Booker-2007 Winner Nigerian Novelist Chinua Achebe and his magnum opus Things Fall Apart
Compiled by : Rukan Uddin
Dodging writers like Ian McEwan and Salman Rushdie, The Man Booker International Prize of the year 2007 went to the 76-year-old paralyzed Nigerian writer Chinua Achebe for his debut novel and landmark masterpiece Things Fall Apart (1958). The Booker authority declared the name of Chinua Achebe for this prestigious prize on June 12, last week. By giving this internationally celebrated recognition in the field of literature to Achebe, the Man Booker Prize authority has honoured the glowing literary career of Achebe and side by side mitigated his anguish born out of the Swedish Academy's glaring inattention to Achebe's contribution to the world literature in representing Africa's arts, culture and heritage which, for many years, were suppressed under the British colonial blanket. Achebe's Things Fall Apart, for which he got the Booker, is a historical novel that considers the effects of colonialization on Igbo society of Nigeria. He hit the world of the Post -colonial literery criticism by his well known classic critical text on Joseph Conrad, An Image of Africa: Racism in Conrad's “Heart of Darkness”, 1975. Achebe's Home and Exile(2001) reiterated his long-standing belief that Africa and Africans were being unfairly marginalized and dismissed by European and Western-oriented intellectuals.
Albert Chinualumogu Achebe was born in Ogidi, , Nigeria in 1930, the son of Protestant converts Isaiah Okafo and Janet N. Iloegbunam Achebe. He attended University of Ibadan Achebe studied English, history and theology.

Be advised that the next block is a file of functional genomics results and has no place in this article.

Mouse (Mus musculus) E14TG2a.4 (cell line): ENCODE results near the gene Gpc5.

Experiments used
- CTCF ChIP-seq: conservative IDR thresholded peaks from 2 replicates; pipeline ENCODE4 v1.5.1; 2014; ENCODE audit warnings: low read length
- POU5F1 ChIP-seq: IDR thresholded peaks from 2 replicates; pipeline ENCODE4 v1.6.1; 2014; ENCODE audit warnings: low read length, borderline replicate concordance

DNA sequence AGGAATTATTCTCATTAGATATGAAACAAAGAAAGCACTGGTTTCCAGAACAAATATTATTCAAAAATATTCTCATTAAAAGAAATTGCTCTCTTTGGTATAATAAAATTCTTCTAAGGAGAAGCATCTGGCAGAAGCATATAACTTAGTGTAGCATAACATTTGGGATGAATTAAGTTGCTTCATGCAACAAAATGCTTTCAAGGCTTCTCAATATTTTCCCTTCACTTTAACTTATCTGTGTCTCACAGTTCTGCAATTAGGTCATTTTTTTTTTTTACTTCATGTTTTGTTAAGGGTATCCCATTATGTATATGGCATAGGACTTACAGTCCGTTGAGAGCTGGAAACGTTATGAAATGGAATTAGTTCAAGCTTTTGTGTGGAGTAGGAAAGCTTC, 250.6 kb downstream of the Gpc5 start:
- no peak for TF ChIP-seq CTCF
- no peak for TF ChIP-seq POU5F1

Achebe's Things Fall Apart, was published in 1958 and is often considered among the finest novels ever written. Having sold over 10 millions copies around the world, it has been translated into fifty languages, making Achebe the most translated African writer of all time. Set in the midst of the Nigerian renaissance the novel tells the story of an Ibo village of the late 1800's and one of its great men, Okonkwo, who has achieved much in his life.
The most impressive achievement of Things Fall Apart is the vivid picture it provides of Ibo society of Nigeria at the end of the nineteenth century. Achebe, writing in 1959, had the benefit of retrospection in depicting Nigerian society and British colonialism in the 1890s.
One of the important themes of the novel is the clash of cultures. This collision of cultures occurs at the individual and societal levels, and the cultural misunderstanding cuts both ways: Just as the uncompromising Reverend Smith, in the novel, views Africans as “heathens,” the Igbo initially criticize the Christians and the missionaries as “foolish.” Achebe achieves, in the novel, a balance in recreating the tragic consequences of the clash of two cultures.
Things Fall Apart remains one of the most influential post -colonial novels by an African writer who experienced the bitterest horrors of the British Colonization. Edward Said's electrifying work Orientalism (1978) and Culture and Imperialism (1993) will make a best study if we want to appreciate a novel like Things Fall Apart. Right after being nominated for the Booker 2007, when interviewed by the BBC, Achebe spoke the blazing truth behind his writing: "What African literature set about to do was to broaden the conception of literature in the world - to include Africa, which wasn't there,". This is what the life long literary sojourn of Chinua Achebe, "the father of modern African literature”, aimed at.
The writer: lecturer, Dept. of English, Leading University, Sylhet.
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